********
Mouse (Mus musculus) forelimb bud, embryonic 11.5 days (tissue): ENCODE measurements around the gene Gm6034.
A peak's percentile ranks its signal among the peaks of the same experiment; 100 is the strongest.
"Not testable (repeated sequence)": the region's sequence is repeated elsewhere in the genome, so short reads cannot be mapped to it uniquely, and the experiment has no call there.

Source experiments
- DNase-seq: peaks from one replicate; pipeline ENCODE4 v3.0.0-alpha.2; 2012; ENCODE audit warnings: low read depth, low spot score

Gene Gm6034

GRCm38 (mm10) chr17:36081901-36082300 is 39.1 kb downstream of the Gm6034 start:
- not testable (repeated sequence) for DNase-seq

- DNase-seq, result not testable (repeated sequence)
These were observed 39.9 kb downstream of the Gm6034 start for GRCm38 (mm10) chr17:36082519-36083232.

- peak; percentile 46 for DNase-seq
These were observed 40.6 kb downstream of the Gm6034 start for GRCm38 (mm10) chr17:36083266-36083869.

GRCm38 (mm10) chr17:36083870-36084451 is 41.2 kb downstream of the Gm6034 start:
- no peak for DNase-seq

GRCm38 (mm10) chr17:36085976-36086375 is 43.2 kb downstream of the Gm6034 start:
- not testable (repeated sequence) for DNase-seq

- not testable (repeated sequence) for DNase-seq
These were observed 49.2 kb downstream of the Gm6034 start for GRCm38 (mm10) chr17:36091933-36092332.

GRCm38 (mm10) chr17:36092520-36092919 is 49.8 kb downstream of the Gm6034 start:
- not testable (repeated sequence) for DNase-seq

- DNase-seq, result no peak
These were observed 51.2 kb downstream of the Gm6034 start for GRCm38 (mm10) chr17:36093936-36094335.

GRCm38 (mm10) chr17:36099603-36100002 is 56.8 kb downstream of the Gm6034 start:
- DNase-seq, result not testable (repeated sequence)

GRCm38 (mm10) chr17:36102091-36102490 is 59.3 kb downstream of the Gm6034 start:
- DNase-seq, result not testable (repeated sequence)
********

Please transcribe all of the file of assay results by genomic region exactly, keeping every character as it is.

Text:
Mouse (Mus musculus) forelimb bud, embryonic 11.5 days (tissue): ENCODE measurements around the gene Gm6034.
A peak's percentile ranks its signal among the peaks of the same experiment; 100 is the strongest.
"Not testable (repeated sequence)": the region's sequence is repeated elsewhere in the genome, so short reads cannot be mapped to it uniquely, and the experiment has no call there.

Source experiments
- DNase-seq: peaks from one replicate; pipeline ENCODE4 v3.0.0-alpha.2; 2012; ENCODE audit warnings: low read depth, low spot score

Gene Gm6034

GRCm38 (mm10) chr17:36081901-36082300 is 39.1 kb downstream of the Gm6034 start:
- not testable (repeated sequence) for DNase-seq

- DNase-seq, result not testable (repeated sequence)
These were observed 39.9 kb downstream of the Gm6034 start for GRCm38 (mm10) chr17:36082519-36083232.

- peak; percentile 46 for DNase-seq
These were observed 40.6 kb downstream of the Gm6034 start for GRCm38 (mm10) chr17:36083266-36083869.

GRCm38 (mm10) chr17:36083870-36084451 is 41.2 kb downstream of the Gm6034 start:
- no peak for DNase-seq

GRCm38 (mm10) chr17:36085976-36086375 is 43.2 kb downstream of the Gm6034 start:
- not testable (repeated sequence) for DNase-seq

- not testable (repeated sequence) for DNase-seq
These were observed 49.2 kb downstream of the Gm6034 start for GRCm38 (mm10) chr17:36091933-36092332.

GRCm38 (mm10) chr17:36092520-36092919 is 49.8 kb downstream of the Gm6034 start:
- not testable (repeated sequence) for DNase-seq

- DNase-seq, result no peak
These were observed 51.2 kb downstream of the Gm6034 start for GRCm38 (mm10) chr17:36093936-36094335.

GRCm38 (mm10) chr17:36099603-36100002 is 56.8 kb downstream of the Gm6034 start:
- DNase-seq, result not testable (repeated sequence)

GRCm38 (mm10) chr17:36102091-36102490 is 59.3 kb downstream of the Gm6034 start:
- DNase-seq, result not testable (repeated sequence)